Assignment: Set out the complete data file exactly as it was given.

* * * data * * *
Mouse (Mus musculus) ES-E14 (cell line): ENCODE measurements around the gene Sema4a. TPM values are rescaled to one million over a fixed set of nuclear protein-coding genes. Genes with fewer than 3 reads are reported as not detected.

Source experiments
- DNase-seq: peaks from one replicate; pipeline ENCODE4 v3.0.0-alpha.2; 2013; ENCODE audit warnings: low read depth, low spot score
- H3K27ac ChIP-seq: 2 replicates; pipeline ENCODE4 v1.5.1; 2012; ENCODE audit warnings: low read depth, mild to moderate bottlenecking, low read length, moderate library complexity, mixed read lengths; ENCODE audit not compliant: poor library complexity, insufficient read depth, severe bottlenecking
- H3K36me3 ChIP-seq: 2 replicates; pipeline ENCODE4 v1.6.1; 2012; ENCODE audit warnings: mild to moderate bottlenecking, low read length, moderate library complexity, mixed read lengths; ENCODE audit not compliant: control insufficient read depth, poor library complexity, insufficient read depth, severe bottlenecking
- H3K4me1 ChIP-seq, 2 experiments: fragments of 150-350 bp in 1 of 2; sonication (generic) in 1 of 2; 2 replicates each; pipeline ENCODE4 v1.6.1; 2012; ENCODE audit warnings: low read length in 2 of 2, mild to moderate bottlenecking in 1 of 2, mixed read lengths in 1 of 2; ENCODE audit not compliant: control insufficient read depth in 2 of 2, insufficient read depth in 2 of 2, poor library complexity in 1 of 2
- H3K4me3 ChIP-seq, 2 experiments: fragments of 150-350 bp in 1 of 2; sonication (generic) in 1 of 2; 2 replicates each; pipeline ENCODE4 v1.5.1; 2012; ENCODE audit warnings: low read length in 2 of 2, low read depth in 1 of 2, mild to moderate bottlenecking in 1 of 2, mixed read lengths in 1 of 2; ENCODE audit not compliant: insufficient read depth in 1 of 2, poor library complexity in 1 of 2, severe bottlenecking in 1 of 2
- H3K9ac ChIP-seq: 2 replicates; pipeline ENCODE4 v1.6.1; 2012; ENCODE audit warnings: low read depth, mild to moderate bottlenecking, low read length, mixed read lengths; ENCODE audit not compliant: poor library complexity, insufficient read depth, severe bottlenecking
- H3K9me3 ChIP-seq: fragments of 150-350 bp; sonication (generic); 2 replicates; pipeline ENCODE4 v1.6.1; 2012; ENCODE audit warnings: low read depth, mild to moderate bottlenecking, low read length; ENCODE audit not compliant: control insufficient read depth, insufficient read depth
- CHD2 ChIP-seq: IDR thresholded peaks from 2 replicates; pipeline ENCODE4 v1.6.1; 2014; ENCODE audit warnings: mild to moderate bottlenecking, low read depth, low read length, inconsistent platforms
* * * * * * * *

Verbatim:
Mouse (Mus musculus) ES-E14 (cell line): ENCODE measurements around the gene Sema4a. TPM values are rescaled to one million over a fixed set of nuclear protein-coding genes. Genes with fewer than 3 reads are reported as not detected.

Source experiments
- DNase-seq: peaks from one replicate; pipeline ENCODE4 v3.0.0-alpha.2; 2013; ENCODE audit warnings: low read depth, low spot score
- H3K27ac ChIP-seq: 2 replicates; pipeline ENCODE4 v1.5.1; 2012; ENCODE audit warnings: low read depth, mild to moderate bottlenecking, low read length, moderate library complexity, mixed read lengths; ENCODE audit not compliant: poor library complexity, insufficient read depth, severe bottlenecking
- H3K36me3 ChIP-seq: 2 replicates; pipeline ENCODE4 v1.6.1; 2012; ENCODE audit warnings: mild to moderate bottlenecking, low read length, moderate library complexity, mixed read lengths; ENCODE audit not compliant: control insufficient read depth, poor library complexity, insufficient read depth, severe bottlenecking
- H3K4me1 ChIP-seq, 2 experiments: fragments of 150-350 bp in 1 of 2; sonication (generic) in 1 of 2; 2 replicates each; pipeline ENCODE4 v1.6.1; 2012; ENCODE audit warnings: low read length in 2 of 2, mild to moderate bottlenecking in 1 of 2, mixed read lengths in 1 of 2; ENCODE audit not compliant: control insufficient read depth in 2 of 2, insufficient read depth in 2 of 2, poor library complexity in 1 of 2
- H3K4me3 ChIP-seq, 2 experiments: fragments of 150-350 bp in 1 of 2; sonication (generic) in 1 of 2; 2 replicates each; pipeline ENCODE4 v1.5.1; 2012; ENCODE audit warnings: low read length in 2 of 2, low read depth in 1 of 2, mild to moderate bottlenecking in 1 of 2, mixed read lengths in 1 of 2; ENCODE audit not compliant: insufficient read depth in 1 of 2, poor library complexity in 1 of 2, severe bottlenecking in 1 of 2
- H3K9ac ChIP-seq: 2 replicates; pipeline ENCODE4 v1.6.1; 2012; ENCODE audit warnings: low read depth, mild to moderate bottlenecking, low read length, mixed read lengths; ENCODE audit not compliant: poor library complexity, insufficient read depth, severe bottlenecking
- H3K9me3 ChIP-seq: fragments of 150-350 bp; sonication (generic); 2 replicates; pipeline ENCODE4 v1.6.1; 2012; ENCODE audit warnings: low read depth, mild to moderate bottlenecking, low read length; ENCODE audit not compliant: control insufficient read depth, insufficient read depth
- CHD2 ChIP-seq: IDR thresholded peaks from 2 replicates; pipeline ENCODE4 v1.6.1; 2014; ENCODE audit warnings: mild to moderate bottlenecking, low read depth, low read length, inconsistent platforms